————————–

cell fusion hybrid hypothesis

http://www.mdpi.com/1422-0067/16/12/26240/htm
Tissue Regeneration in the Chronically Inflamed Tumor Environment: Implications for Cell Fusion Driven Tumor Progression and Therapy Resistant Tumor Hybrid Cells
Thomas Dittmar * and Kurt S. Zänker
Institute of Immunology & Experimental Oncology, Center for Biomedical Education and Research (ZBAF), University of Witten/Herdecke, Witten 58453, Germany

!!!!!!!!!!!!!!!!!!!!!!!!!!!!!!!
cell fusion and malignancy

http://www.ncbi.nlm.nih.gov/pubmed/26066710
Zhou, Xiaofeng, et al. “Cell fusion connects oncogenesis with tumor evolution.” The American journal of pathology 185.7 (2015): 2049-2060.
Cell fusion likely drives tumor evolution by undermining chromosomal and DNA stability and/or by generating phenotypic diversity; however, whether a cell fusion event can initiate malignancy and direct tumor evolution is unknown. We report that a fusion event involving normal, nontransformed, cytogenetically stable epithelial cells can initiate chromosomal instability, DNA damage, cell transformation, and malignancy. Clonal analysis of fused cells reveals that the karyotypic and phenotypic potential of tumors formed by cell fusion is established immediately or within a few cell divisions after the fusion event, without further ongoing genetic and phenotypic plasticity, and that subsequent evolution of such tumors reflects selection from the initial diverse population rather than ongoing plasticity of the progeny. Thus, one cell fusion event can both initiate malignancy and fuel evolution of the tumor that ensues.

———————-

call fusion

pdf of first page only

Coleman, William B. “Genomic Catastrophe and Neoplastic Transformation.” The American journal of pathology 185.7 (2015): 1846-1849.

The study by
Zhou et al4 used an innovative experimental design that
enabled examination of oncogenic molecular events
occurring early after fusion of normal (nonneoplastic) rat
intestinal crypt epithelial (IEC-6) cells. The objective of
this study was to determine whether a cell fusion event
involving normal cells will precipitate molecular alterations
that drive neoplastic transformation and tumorigenesis.
Cell fusion has been suggested as a possible
initiating event in cancer development based on several
observations: i) cell fusion events can be detected in
existing cancers,5 ii) cell fusion is associated with genomic
instability, which could drive neoplastic transformation,6
and iii) cell fusion may account for neoplastic transformation
among nonproliferative differentiated cell
types.7

Experimental Model of Cell Fusion
Zhou et al4 used rat IEC-6 cells8 which have a stable diploid
karyotype, lack cellular characteristics of neoplasticallytransformed
cells in vitro, and fail to form tumors in animals
after repeated passaging in cell culture. IEC-6 cells
were fluorescently labeled using either green (CSFE) or red
(SNARF-1) dyes, mixed, cell fusion was mediated with
50% polyethylene glycol (PEG), and the resulting cell
population was subjected to fluorescence-activated cell
sorting (FACS) to identify fused and non-fused cells. Fused
cells were larger in size and exhibited dual fluorescent
signal, whereas non-fused cells were of normal size and
displayed only one fluorescent marker.4 Fused cells were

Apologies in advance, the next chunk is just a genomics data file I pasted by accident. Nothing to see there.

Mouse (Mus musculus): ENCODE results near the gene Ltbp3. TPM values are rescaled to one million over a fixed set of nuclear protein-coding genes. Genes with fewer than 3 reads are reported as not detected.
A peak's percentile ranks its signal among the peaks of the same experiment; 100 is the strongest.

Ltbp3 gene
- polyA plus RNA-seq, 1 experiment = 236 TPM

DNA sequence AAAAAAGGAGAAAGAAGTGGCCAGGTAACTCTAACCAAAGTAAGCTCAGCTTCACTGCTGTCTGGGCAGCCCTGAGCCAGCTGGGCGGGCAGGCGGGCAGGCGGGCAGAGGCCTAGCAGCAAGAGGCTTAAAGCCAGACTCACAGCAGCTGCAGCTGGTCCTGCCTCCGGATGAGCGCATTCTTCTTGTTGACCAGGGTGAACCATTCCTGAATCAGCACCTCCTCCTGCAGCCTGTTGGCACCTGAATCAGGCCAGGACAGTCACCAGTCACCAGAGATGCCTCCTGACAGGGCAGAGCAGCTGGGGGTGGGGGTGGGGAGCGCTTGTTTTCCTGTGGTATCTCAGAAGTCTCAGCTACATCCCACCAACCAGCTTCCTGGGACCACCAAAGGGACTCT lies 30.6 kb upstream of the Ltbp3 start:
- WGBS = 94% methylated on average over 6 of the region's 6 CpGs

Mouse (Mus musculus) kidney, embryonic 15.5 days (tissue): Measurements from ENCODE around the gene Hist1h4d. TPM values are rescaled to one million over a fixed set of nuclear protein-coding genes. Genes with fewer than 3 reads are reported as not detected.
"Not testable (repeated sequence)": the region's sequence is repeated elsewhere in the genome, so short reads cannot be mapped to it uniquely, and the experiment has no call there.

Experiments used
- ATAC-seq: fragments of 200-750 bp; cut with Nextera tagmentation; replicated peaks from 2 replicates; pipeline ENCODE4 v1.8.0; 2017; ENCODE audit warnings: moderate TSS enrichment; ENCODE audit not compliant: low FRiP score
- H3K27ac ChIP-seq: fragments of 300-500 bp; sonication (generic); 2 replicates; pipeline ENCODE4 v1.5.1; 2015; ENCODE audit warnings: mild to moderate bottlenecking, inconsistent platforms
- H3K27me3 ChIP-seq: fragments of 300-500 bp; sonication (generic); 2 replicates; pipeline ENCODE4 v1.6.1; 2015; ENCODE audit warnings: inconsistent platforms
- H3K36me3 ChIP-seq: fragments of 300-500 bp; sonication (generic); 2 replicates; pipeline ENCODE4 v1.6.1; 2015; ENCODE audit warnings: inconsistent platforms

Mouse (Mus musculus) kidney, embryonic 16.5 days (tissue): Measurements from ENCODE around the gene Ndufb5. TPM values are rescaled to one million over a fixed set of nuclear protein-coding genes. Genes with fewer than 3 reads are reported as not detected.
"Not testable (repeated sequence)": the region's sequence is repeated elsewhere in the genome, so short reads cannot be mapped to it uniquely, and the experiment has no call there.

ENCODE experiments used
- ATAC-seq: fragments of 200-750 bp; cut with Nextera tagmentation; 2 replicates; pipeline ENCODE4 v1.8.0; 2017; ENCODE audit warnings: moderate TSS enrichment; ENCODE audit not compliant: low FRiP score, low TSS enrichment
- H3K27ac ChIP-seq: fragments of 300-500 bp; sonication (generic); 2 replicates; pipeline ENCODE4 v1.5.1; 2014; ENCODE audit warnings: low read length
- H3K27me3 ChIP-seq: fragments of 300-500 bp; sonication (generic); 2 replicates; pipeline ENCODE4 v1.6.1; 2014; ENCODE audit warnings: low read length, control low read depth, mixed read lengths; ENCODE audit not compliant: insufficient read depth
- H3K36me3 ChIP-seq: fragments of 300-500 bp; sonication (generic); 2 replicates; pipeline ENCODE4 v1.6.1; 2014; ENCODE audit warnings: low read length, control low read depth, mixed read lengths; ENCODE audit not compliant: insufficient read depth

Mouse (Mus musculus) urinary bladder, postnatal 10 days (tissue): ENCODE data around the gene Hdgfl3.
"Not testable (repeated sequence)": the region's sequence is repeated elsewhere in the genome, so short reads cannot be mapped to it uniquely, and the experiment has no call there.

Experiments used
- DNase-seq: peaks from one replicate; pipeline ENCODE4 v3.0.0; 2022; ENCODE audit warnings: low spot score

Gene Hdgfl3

sorted and clonal populations were established and subsequently
characterized for growth properties in vitro, markers
of DNA damage, and tumorigenic potential in vivo.4

—————————–

tetraploidy in Mantle cell Blastoid

http://www.bloodjournal.org/content/89/4/1421?sso-checked=true
wnt      German Ott, Jörg Kalla, M. Michaela Ott, Birgit Schryen, Tiemo Katzenberger, Justus G. Müller, and Hans K. Müller-Hermelink 1 From the Department of Pathology, University of Würzburg, Würzburg, Germany.

However, the most interesting finding was a striking tendency of blastoid MCL subtypes to harbor chromosome numbers in the tetraploid range (36% of lymphoblastoid and 80% of pleomorphic types v 8% of common variants, P < .001)

—————————————-

full free pdf

http://www.ncbi.nlm.nih.gov/pubmed/23237551
Crit Rev Oncog. 2013;18(1-2):19-42.
Cell fusion in tumor development: accelerated genetic evolution.
Harkness T1, Weaver BA, Alexander CM, Ogle BM.
Author information    1Department of Biomedical Engineering, University of Wisconsin-Madison, Madison, WI 53706, USA.

The majority of human tumor cells have highly aberrant karyotypes, typically ascribed to errors during tumor cell division, potentially linked to a failure of DNA repair, or telomeric insufficiency. Here we discuss another option, that of cell fusion which can lead to the re-assortment of chromosomes during post-fusion mitosis. The observation of hyperdiploid cells has a long history in cancer genetics, but the concept of cell fusion has been difficult to test in practice. Here, we examine the role of cell fusion during normal development, and relate that to potential cellular fusion partners for primary tumor cells. In particular, we describe the potential for stromal partner fusion during metastatic mobilization. The evidence for genetic and cytoplasmic diversity in heterotypic fusion partners is described, together with the new tools available to help the evaluation of this process as a tumor driver.

the first clue that fusion may be involved in oncogenesis is that tetraploidy is common in premalignant lesions and often gives way to aneuploidy in later stages.25, 91-92 The best-studied example of this phenomenon is probably Barrett’s esophagus, a premalignant condition in which tetraploid cells are predictive of progression into both aneuploidy and cancer.93-94 Tetraploidy has also been detected in premalignant lesions in cervical cancer,95 head and neck squamous cell carcinoma,96 and Kaposi sarcoma;97

The observations that a majority of cancer cell lines in the NCI-60 drug screening panel99 and elsewhere100-102 are hyperdiploid and that karyotypes are generally preserved between cell lines and the primary tumors they were derived from100, 103 suggest that the progression from tetraploidy to aneuploidy may be common in many cancers in vivo